You are probably familiar with the grief process that occurs after the death of an important person in your life, but did you know that there is a grief process involved in divorce as well? The most famous model of grief, made famous by Elizabeth Kubler-Ross, is made up of five stages: denial, anger, bargaining, depression, and acceptance. Some of these may seem quite familiar to those of you going through the divorce process.
This is when people act as though something is just not happening, e.g. “This can’t be happening, we were so in love.”
This stage is pretty self-explanatory, but it is when you feel nothing but anger toward your soon to be ex-spouse, e.g. “I always hated you anyway, and I’ll be better off without you”
During the bargaining stage, people are trying to get things to go back to the way they were before the event causing the grief. In divorce, this might look like people saying that yes, they’ll finally go to couples therapy if only the other person will stay.
Depression can set in once you are starting to realize that the divorce is actually going to happen, and you are starting to feel the sadness that comes with this realization.
This is the ideal stage to reach because at this point, you have accepted the divorce, and have made peace with what happened. You should be able to civilially interact with your ex-spouse, and the divorce does not take up a lot of time on your mind.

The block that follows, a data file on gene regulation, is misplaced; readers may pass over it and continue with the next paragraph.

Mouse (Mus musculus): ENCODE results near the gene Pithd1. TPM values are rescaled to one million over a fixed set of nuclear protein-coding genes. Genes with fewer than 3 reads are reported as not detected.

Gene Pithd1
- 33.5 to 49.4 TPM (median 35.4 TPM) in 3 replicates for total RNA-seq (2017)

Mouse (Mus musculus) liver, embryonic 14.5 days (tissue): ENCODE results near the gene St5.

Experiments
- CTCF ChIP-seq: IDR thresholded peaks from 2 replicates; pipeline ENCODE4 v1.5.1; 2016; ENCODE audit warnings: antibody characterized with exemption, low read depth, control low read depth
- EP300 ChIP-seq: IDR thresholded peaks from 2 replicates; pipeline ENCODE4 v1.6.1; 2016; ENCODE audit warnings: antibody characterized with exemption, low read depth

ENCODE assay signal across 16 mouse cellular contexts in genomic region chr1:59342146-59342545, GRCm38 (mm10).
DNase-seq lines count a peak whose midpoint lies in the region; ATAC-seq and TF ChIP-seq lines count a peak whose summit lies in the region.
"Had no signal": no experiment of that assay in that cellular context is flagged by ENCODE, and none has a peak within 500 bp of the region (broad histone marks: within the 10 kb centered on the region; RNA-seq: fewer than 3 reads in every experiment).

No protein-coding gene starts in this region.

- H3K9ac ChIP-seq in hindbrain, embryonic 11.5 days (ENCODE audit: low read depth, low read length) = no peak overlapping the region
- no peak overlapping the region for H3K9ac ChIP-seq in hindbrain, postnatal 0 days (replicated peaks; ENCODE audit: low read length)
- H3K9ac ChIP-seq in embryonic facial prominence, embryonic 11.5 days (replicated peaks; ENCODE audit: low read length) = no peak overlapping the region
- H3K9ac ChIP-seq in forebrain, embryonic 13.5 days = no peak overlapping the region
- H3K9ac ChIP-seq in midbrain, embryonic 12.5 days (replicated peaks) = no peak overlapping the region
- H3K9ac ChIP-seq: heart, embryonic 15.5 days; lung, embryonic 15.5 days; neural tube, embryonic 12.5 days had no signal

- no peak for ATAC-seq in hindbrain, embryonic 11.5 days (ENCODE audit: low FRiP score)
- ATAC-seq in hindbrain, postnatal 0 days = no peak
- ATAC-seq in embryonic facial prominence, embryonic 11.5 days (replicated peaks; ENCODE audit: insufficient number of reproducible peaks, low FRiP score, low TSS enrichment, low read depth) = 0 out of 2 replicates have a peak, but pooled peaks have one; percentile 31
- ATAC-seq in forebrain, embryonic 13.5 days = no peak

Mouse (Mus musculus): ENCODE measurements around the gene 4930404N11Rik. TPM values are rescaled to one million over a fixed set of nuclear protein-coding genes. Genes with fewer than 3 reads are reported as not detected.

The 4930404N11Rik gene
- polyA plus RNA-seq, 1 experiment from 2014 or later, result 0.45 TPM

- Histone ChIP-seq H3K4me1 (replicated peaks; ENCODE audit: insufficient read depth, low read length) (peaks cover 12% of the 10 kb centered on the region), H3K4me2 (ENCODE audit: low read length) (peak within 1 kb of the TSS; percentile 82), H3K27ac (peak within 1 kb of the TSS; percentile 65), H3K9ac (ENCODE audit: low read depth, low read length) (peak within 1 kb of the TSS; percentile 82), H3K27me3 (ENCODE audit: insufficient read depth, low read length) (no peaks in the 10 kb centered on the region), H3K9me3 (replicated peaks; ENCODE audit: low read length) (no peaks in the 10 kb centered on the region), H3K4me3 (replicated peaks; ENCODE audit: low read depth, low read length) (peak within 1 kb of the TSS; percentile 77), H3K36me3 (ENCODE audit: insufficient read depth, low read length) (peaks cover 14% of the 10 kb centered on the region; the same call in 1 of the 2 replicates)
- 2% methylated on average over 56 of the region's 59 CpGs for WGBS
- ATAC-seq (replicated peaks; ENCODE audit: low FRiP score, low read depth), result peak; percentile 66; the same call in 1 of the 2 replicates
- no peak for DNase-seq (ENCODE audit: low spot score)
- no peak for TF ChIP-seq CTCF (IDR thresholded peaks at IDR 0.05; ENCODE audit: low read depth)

Unfortunately, some people never reach this stage, and spend years stuck in anger or depression. These are the people who are not able to put their differences aside to be together at functions for their children, or may even start fighting at these functions.
Order of Stages
Although these are presented as stages, research shows that they are not actually experienced as discrete stages that occur in this order. Someone can start at denial, go to bargaining, then to anger, then to depression, then back to denial, etc. Usually someone who has reached acceptance will stay there, but people often fluctuate between the other stages.
How Grief Can Affect Mediation
So, why is this relevant to mediation? Well, it can be very helpful to know what stage of the grief process each party is in once they come into the office. It changes how the mediation plays out, and gives the mediator valuable information about how to work with them. This is why it can be important to choose a mediator who has knowledge of these issues, because they are at play in the room whether they mediator knows it or not.